Artificial intelligence and the music industry: Harmonious or harmful?

A wave of artificial intelligence (AI) advancements has sparked debate and strong reaction in the music industry, blurring the line between real and artificial talent. 

With viral sensations like 19-year-old Jered Chavez using AI to create songs featuring popular artists' voices, the possibilities of AI-generated music have become a hot topic among music enthusiasts and industry professionals alike.

Chavez, a junior at the University of South Florida, gained internet fame when his AI-inspired creations went viral. By inputting a vocal track and applying a dataset containing files of a specific artist, the AI learns to mimic that artist's voice and produces an audio track with the submitted vocals. 

From Kanye West to Taylor Swift, the AI-generated songs have enthralled millions of listeners, although public perception remains divided.

While some people are fascinated by the potential of AI in music production, others express concerns about the ethical and legal implications of this technology. 

Recently, a controversial incident arose when an AI-generated song featuring Drake and The Weeknd nearly cracked the Billboard charts. Universal Music Group intervened, demanding its removal and raising questions about copyright ownership for works created by AI.

Who owns the rights to AI songs?

Entertainment attorney Craig Averill explains that record labels have the right to grant consent for derivative works created using AI-generated content. However, the question of who holds the copyright when AI produces music remains a legal grey area that courts may need to resolve in the future. 

As the technology continues to emerge, its impact on copyright and intellectual property rights will likely shape a segment of industry's future.

Despite these legal concerns, some artists have embraced the AI revolution. Grimes, a Canadian singer-songwriter, recently released a song featuring an AI-generated version of her voice. The innovative collaboration prompted discussions of revenue sharing between artists and AI technologies, further highlighting the evolving relationship between musicians and artificial intelligence.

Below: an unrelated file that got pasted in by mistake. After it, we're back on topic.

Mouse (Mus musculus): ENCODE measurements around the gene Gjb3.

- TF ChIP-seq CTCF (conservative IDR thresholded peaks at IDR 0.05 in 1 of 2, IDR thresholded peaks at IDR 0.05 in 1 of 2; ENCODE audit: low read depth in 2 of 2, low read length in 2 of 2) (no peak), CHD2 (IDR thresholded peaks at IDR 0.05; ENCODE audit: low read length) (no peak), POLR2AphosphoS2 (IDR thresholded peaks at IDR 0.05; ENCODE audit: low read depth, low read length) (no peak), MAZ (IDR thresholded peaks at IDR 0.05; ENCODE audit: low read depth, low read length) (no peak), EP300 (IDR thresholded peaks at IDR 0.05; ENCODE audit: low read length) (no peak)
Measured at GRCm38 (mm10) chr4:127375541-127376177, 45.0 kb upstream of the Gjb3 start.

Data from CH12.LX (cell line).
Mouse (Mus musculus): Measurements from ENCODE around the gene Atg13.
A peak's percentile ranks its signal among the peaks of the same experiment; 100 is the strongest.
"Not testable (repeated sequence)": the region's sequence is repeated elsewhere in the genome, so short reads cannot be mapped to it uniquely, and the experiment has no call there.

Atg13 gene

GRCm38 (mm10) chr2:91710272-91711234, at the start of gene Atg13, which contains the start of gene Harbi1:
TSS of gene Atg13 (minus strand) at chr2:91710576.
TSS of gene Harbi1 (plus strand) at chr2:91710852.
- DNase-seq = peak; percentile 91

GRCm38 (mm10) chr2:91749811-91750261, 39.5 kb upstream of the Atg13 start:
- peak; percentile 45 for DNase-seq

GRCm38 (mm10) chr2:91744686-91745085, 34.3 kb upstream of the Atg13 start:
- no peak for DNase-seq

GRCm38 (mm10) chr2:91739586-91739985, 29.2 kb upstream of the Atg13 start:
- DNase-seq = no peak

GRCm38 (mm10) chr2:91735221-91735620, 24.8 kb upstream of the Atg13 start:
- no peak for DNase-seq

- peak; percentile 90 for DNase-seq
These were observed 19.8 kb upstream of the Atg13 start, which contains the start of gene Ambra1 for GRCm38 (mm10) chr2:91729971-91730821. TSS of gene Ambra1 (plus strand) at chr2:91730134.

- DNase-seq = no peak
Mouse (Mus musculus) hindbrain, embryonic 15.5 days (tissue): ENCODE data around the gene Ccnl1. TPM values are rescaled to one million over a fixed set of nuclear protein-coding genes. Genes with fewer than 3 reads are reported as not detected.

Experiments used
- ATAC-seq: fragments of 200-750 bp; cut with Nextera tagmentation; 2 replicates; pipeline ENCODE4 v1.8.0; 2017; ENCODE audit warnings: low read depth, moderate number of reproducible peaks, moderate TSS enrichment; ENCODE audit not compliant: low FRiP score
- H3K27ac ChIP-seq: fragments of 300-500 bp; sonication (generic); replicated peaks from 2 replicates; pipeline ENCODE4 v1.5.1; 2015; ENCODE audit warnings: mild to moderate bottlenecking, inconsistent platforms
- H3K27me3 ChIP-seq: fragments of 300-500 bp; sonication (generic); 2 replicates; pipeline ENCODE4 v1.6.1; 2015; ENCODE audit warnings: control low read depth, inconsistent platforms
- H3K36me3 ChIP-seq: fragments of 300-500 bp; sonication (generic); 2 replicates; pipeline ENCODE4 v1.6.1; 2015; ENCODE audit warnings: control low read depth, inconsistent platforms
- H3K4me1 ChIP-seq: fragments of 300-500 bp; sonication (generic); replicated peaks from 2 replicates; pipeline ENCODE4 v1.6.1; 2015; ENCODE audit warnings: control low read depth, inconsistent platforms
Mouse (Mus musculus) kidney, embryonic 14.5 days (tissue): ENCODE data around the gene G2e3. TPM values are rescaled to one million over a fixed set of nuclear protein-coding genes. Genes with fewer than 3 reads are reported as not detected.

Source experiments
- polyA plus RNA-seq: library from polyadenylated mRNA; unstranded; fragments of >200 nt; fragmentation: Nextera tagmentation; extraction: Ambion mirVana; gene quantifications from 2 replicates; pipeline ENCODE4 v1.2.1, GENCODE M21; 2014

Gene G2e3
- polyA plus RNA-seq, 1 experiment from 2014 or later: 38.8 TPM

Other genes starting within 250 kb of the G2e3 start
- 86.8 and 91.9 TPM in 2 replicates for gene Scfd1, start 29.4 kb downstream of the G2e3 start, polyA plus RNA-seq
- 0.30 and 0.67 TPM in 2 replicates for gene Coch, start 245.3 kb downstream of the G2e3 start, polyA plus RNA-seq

John Legend calls for regulation on AI-generated music

A fake Drake and The Weeknd song that used AI to clone their voices was pulled from Spotify, other streaming platforms.

Potential harms and benefits of AI

However, there are inherent dangers in AI's ability to mimic artists too convincingly. Mitch Glazier, CEO of the Recording Industry Association of America and a founding member of the Human Artistry Campaign, emphasizes the need to protect artists from having their voices misused without their consent. The campaign aims to address the ethical implications of AI-generated music that appropriates an artist's identity and work.

While the debate surrounding AI's role in music creation continues, it is undeniable that the profound connection between fans and genuine artists cannot be replicated by technology alone. The recent frenzy caused by Taylor Swift's The ERAS Tour, which overwhelmed Ticketmaster's website due to unprecedented demand, exemplifies the unparalleled human bond that exists between fans and their favorite musicians.


Long Island rabbi uses artificial intelligence to create sermons

Rabbi Josh Franklin used ChatGPT to help write his Shabbat sermon when he had a bout of writer’s block last year. When he finished, he challenged congregants at The Jewish Center of the Hamptons to guess who wrote it.

Nonetheless, AI technology could still play a valuable role in supporting artists in unique ways. For instance, it could help translate an artist's album instantly into any language, ensuring accurate pronunciation and reaching a broader international audience.

This symbiotic relationship between human creativity and technological innovation could shape the future of the music industry, forever altering the way we experience and appreciate music.